Educational opportunities provided by a central coordinating center, such as online training modules, provides an efficient, effective mechanism for engaging multiple sites, establishing shared operating procedures, and providing uniform knowledge for pediatric trials. Sites within the Network brought a range of individual and institutional expertise, from those sites where individuals had limited trials research knowledge and limited staff expertise, to those that had participated in networked trial groups (e.g., the Pediatric Trials Network, Pediatric Emergency Care Applied Research Network). Institutional resources for research have been supported by the ISPCTN, serving as a stimulus to support the development of pediatrician scientists. Centralized training has facilitated the development of common trials knowledge for pediatric faculty and staff. Module utilization suggests several training topics received generally greater participation (e.g., research record keeping), indicating training gaps that were not necessarily anticipated. The modules have provided a foundation that is being further built upon with the implementation of network trials and associated trial-specific trainings. We anticipate that both individual and institutional trials expertise will continue to develop as a range of pediatric trials are opened across the Network. Pediatric academic research training is a continuous and career long endeavor that needs to constantly be updated through professional development activities, which the ISPCTN recognizes and is addressing.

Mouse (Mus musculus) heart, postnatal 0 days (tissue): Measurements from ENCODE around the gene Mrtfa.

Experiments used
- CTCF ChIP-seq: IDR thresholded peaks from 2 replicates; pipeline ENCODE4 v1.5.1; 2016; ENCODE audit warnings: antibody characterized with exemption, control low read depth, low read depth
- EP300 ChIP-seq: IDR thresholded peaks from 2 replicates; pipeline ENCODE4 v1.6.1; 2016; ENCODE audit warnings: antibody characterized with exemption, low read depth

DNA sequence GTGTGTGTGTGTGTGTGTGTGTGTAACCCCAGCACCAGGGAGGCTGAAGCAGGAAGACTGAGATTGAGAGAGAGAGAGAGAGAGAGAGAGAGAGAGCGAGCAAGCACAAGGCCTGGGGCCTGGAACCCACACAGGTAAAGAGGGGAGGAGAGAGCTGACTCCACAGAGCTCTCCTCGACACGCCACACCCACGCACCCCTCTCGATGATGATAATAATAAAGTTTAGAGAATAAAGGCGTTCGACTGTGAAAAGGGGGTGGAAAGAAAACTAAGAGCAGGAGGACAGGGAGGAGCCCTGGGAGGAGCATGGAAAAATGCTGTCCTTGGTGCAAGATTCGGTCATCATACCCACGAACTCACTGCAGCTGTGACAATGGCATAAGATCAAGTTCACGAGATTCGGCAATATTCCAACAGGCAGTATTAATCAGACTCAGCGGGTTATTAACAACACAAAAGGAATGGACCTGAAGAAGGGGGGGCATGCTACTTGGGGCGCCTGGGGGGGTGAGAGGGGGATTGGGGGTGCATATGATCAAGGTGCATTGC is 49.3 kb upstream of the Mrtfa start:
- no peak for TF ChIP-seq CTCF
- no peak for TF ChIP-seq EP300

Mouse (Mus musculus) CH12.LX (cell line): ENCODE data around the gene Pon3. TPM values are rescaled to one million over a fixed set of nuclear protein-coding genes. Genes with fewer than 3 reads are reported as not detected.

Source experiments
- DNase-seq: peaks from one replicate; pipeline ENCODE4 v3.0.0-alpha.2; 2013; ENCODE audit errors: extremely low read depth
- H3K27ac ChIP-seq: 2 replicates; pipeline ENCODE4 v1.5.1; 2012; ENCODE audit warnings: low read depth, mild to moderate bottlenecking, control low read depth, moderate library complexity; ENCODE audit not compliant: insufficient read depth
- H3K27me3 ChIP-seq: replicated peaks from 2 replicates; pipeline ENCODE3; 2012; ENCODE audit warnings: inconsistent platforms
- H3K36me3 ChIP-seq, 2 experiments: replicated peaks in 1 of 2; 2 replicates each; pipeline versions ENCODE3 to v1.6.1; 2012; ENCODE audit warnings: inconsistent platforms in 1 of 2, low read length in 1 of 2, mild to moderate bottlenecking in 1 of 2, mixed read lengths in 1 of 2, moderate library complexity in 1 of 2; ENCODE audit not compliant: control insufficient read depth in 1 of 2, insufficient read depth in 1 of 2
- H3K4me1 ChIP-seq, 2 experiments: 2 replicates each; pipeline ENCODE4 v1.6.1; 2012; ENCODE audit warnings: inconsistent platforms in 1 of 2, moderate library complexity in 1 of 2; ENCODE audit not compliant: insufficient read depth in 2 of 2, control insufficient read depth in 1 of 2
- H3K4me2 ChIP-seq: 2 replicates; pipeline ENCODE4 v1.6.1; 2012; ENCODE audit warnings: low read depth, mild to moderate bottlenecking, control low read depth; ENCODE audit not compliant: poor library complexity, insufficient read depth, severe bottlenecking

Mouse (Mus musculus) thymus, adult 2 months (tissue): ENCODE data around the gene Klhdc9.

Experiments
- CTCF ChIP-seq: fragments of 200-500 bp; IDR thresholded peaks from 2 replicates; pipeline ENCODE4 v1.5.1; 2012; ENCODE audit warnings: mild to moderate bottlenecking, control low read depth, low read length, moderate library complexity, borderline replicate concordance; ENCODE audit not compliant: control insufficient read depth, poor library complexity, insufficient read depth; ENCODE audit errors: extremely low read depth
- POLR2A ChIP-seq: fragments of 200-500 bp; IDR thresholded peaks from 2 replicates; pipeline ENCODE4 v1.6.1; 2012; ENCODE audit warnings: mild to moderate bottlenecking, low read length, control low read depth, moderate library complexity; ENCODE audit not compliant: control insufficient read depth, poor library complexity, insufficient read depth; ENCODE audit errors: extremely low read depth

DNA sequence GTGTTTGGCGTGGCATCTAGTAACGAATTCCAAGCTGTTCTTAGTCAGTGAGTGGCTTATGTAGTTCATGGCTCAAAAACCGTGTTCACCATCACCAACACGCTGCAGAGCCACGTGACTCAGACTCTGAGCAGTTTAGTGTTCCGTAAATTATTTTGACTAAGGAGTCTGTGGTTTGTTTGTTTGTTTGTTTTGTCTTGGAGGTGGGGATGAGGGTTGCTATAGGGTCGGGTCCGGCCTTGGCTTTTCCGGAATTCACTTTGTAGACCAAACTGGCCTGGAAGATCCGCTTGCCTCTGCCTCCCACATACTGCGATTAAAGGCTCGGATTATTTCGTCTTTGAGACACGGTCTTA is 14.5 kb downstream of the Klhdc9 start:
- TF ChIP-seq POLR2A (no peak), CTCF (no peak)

Lesson 2: Assessing Local Site Resources/Experience Before Trial Launch